restaurant failureIt’s no secret that restaurants are notorious businesses for having high failure rates. The frequently cited statistics point to 60% of new restaurants going under within three years, while the failure rate after five years is 75%. But don’t let that fool you into thinking you can lay back and do nothing if you want your restaurant to fail. Anyone who’s run their shop to the ground will tell you it’s hard work—you’ll work long days, which will most likely be stress endurance tests as you struggle to figure out how to leave your customers dissatisfied enough to never come back. No one said it would be easy to start and then shut down your own restaurant. But we’ve made it easier for you. Kounta customers are an accomplished lot, and by reading through our myriad success stories certain patterns emerge to tell the story of how these restaurants do it. And once you know how to do it, not doing it becomes that much easier. Here, then, is a checklist of things to get you well on your way to locking your doors one last time and handing the keys over to the bank.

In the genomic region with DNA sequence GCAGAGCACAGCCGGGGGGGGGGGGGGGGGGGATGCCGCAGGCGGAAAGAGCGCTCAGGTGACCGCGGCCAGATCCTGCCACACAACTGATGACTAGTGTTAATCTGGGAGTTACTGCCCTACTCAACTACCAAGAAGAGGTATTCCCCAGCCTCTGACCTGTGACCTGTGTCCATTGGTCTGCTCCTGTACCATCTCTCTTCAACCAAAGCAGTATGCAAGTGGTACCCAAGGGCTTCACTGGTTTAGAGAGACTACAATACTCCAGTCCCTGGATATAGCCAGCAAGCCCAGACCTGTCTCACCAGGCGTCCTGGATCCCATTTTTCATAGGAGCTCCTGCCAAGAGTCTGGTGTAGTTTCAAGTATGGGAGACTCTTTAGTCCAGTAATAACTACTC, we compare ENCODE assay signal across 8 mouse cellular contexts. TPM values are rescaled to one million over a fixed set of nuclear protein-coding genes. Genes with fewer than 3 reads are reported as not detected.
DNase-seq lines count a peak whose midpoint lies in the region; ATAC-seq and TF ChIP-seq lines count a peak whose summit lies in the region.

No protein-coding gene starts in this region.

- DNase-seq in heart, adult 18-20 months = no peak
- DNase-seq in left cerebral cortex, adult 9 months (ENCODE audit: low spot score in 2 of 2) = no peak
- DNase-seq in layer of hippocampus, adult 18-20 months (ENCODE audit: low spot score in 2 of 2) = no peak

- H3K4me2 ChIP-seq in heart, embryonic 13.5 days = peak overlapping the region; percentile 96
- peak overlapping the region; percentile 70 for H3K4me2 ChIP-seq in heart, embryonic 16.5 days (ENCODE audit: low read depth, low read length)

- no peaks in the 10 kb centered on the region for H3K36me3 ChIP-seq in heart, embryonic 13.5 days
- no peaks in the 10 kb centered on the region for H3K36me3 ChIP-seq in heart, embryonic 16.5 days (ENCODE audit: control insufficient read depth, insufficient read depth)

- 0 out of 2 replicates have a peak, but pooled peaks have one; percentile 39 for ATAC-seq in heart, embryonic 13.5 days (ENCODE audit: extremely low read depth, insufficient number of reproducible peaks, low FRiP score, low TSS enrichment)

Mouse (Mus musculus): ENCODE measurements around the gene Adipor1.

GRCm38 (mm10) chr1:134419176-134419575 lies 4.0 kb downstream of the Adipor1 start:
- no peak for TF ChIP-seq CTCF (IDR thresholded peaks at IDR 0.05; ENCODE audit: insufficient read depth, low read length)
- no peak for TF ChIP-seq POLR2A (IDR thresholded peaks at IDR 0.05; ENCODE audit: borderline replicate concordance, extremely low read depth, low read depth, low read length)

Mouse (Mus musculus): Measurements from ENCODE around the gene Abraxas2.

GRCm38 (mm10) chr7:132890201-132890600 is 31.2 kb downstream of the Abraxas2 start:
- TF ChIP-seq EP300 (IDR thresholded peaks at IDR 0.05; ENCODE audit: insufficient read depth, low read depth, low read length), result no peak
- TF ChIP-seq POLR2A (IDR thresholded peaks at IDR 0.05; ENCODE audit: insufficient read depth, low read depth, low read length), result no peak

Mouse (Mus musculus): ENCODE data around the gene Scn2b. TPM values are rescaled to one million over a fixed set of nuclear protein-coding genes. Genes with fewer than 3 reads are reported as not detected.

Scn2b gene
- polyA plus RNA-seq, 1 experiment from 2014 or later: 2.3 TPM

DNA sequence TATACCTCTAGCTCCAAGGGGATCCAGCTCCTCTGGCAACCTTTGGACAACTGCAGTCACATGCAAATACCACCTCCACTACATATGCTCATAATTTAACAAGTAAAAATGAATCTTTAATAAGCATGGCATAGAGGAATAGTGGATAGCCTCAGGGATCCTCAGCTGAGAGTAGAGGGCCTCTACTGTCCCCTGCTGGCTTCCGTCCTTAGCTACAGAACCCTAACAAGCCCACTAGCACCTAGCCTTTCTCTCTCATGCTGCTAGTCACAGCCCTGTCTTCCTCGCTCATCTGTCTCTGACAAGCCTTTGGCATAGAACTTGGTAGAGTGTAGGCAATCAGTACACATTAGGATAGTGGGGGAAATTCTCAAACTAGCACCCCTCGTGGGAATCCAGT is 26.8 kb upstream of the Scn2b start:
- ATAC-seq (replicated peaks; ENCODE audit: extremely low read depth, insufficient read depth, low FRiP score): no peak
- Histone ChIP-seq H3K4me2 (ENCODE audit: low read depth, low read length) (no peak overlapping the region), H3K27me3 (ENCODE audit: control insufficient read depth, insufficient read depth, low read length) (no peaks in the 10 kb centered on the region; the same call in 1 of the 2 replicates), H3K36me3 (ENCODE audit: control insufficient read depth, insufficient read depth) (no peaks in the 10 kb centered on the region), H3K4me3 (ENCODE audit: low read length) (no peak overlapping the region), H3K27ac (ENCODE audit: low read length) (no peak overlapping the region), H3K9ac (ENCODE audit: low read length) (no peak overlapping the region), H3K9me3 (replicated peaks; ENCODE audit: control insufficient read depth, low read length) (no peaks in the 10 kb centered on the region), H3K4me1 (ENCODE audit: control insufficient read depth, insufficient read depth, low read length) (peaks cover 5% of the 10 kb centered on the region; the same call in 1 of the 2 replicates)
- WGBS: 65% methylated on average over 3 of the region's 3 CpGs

1. Don’t worry about developing a unique concept that will make you stand out. Time and time again, we see that our most successful customers delivering a clear vision of what their establishment is all about. From sourdough bakeries to fast-and-fresh  burgers to microbreweries, they all execute a concept that can be described in just a few words. More importantly, they’re offering something unique to the neighbourhoods they serve, and aren’t relying simply on tasty food to drive business. This is exactly what you shouldn’t be doing if you’re trying to fail spectacularly. Instead, convince yourself that food is what brings customers to restaurants then focus solely on cooking spectacular meals. That will be reason enough for people to show up and spread the word.

    Photo by Hernán Piñera (Flickr)

    Photo by Hernán Piñera (Flickr)

  2. Be friendly with your customers and serve them a good meal, then wait for them to come back and do it again. Then keep waiting. To create loyalty with your customers is a two-pronged approach. First, they need more of an incentive to come back than a good experience. The second is getting to know them as more than revenue sources, on a personal level. The Kounta users who we’ve seen grow the most are the ones who use our POS with this in mind. Customer profiles that include individual purchase histories facilitate both of these tasks; the data gathered can be used to push personalised offers through standard marketing channels. Then they take it a step further with various mobile app integrations—for loyalty, social media, or credentialed wi-fi access—which lets them connect directly with customers in and out of their store. Don’t do any of this. It might be tempting to, since customer outreach in this method is so much easier and more effective than ever, but this is a checklist of failure—and you’re reading this for a reason, right?